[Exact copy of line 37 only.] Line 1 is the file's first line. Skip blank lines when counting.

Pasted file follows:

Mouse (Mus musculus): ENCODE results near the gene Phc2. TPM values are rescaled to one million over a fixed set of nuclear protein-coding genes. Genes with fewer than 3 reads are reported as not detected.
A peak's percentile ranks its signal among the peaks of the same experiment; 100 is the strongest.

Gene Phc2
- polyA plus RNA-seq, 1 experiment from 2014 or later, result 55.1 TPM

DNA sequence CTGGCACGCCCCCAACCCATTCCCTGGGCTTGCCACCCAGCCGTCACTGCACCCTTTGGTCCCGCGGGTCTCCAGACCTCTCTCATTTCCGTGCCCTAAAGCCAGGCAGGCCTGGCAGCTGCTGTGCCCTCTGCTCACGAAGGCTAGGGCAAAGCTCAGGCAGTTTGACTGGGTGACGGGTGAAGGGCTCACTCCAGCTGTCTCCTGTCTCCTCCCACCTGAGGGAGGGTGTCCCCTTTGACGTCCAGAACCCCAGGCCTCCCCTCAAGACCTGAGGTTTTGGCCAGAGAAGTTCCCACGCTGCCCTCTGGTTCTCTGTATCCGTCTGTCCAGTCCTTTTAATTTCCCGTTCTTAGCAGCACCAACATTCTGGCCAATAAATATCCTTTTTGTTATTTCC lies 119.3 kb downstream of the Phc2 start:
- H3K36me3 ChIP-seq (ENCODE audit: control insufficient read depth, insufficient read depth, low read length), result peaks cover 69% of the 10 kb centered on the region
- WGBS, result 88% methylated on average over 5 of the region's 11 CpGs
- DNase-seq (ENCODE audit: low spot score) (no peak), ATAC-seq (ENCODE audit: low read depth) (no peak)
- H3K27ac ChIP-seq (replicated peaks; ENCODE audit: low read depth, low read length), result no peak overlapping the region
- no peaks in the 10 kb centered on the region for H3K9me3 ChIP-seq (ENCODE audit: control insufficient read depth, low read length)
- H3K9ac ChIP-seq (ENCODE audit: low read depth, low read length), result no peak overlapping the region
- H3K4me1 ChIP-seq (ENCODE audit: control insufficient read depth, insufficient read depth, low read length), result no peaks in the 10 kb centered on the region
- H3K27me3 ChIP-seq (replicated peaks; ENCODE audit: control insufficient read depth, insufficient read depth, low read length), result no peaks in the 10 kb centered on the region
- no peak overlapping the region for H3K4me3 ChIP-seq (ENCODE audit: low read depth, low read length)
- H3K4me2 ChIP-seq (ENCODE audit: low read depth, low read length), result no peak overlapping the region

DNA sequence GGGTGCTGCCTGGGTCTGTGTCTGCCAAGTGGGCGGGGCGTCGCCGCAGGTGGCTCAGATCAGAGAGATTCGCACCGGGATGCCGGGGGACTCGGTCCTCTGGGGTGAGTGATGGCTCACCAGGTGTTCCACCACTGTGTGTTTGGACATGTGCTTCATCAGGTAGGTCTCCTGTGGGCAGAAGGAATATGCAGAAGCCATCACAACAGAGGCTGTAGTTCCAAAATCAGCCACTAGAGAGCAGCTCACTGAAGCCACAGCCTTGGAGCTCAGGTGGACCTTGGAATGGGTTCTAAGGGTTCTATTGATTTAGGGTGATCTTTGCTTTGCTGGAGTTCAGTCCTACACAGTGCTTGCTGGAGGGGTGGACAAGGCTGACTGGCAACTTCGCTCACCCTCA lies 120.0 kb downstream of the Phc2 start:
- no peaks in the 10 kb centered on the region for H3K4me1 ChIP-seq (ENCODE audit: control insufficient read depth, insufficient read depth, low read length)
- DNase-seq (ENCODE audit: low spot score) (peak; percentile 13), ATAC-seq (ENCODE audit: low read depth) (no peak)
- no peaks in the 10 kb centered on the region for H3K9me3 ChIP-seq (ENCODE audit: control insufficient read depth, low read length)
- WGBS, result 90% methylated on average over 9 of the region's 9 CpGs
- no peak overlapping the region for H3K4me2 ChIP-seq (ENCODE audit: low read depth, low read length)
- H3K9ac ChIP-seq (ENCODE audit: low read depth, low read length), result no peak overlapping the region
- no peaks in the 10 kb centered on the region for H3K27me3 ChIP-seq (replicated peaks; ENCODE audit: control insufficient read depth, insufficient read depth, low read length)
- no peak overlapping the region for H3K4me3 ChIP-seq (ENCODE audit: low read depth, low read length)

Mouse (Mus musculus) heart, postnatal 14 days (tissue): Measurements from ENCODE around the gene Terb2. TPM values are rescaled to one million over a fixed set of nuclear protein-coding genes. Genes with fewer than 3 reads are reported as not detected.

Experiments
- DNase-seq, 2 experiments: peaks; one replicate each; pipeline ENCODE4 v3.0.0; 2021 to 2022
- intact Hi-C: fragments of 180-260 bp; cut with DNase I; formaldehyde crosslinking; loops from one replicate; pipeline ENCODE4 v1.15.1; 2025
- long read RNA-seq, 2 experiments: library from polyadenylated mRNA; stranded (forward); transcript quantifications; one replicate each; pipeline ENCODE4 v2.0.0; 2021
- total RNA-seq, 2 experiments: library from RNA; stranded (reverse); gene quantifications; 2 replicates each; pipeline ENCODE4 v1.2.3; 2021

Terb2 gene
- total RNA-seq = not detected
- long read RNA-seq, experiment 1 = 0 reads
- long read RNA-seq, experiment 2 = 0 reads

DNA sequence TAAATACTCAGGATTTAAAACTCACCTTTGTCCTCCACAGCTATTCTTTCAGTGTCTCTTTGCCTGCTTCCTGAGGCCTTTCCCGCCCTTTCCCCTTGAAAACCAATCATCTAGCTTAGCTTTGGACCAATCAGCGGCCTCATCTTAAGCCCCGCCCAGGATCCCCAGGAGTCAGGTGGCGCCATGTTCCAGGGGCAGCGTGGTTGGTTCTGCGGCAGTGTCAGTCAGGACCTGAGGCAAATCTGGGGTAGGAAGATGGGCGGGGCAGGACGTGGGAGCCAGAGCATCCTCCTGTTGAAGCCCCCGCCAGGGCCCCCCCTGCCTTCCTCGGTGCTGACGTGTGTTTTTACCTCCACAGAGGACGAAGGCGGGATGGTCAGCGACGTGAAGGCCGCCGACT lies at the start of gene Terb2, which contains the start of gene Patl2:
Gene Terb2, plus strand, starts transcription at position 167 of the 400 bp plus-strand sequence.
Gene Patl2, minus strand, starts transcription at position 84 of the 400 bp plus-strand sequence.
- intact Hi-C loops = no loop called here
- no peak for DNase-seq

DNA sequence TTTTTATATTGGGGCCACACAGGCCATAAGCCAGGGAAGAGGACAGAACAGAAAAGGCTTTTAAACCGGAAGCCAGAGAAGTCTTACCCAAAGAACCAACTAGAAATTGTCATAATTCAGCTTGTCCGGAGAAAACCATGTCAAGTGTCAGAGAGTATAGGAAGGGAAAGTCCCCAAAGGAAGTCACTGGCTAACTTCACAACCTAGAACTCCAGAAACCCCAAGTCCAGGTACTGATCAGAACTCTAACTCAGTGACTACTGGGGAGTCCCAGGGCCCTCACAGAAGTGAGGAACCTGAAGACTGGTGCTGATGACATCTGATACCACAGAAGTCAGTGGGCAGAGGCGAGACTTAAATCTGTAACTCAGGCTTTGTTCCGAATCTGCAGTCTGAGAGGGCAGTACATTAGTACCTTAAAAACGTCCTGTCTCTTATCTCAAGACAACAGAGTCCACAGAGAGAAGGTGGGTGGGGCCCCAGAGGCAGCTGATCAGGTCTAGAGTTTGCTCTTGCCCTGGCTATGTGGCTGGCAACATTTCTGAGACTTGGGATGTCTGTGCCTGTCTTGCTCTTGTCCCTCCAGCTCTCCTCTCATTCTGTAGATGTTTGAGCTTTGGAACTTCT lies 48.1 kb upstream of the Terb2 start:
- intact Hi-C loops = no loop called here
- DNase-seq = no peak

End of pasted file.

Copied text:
Gene Patl2, minus strand, starts transcription at position 84 of the 400 bp plus-strand sequence.